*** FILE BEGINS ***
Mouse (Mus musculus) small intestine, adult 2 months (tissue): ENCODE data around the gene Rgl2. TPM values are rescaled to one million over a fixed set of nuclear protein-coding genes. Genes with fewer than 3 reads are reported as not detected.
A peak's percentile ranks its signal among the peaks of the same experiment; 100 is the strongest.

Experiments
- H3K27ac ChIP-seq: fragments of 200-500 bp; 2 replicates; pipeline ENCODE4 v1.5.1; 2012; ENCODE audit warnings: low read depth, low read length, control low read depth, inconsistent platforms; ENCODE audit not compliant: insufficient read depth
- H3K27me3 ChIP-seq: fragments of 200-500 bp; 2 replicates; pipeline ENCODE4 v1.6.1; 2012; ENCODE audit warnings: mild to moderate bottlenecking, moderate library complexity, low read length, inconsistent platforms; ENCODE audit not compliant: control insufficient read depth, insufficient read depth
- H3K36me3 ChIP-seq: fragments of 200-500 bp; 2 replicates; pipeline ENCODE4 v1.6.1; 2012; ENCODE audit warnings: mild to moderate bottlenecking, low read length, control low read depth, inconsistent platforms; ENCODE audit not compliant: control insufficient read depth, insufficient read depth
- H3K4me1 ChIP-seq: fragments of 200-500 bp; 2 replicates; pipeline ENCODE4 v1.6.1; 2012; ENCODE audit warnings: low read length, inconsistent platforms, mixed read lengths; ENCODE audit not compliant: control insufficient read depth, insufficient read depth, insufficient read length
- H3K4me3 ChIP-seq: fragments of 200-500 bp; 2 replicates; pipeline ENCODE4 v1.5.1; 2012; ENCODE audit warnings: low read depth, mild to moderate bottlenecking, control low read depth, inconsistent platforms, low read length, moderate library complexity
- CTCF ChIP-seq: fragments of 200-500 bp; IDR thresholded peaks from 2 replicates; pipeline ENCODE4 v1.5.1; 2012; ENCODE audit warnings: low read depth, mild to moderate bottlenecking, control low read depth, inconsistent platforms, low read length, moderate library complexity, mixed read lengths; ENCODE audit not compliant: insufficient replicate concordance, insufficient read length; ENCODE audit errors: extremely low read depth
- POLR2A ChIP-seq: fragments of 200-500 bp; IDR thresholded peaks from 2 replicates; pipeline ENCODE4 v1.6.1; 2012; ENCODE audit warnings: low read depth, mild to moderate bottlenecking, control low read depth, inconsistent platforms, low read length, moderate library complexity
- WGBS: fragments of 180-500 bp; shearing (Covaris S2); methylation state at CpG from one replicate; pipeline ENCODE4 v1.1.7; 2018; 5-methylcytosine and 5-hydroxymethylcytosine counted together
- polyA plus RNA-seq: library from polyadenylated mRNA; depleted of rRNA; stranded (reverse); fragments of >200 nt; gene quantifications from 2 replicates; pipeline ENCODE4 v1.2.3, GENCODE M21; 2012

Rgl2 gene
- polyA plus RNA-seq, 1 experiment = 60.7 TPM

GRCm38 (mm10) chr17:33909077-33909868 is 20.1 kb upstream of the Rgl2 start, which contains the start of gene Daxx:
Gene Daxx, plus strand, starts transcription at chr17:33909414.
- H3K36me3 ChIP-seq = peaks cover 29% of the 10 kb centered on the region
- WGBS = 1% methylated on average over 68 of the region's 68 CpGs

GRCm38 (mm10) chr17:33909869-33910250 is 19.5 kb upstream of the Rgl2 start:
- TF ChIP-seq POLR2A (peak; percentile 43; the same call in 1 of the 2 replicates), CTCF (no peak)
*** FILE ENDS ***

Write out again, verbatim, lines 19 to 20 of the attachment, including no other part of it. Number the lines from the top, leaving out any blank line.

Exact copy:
GRCm38 (mm10) chr17:33909869-33910250 is 19.5 kb upstream of the Rgl2 start:
- TF ChIP-seq POLR2A (peak; percentile 43; the same call in 1 of the 2 replicates), CTCF (no peak)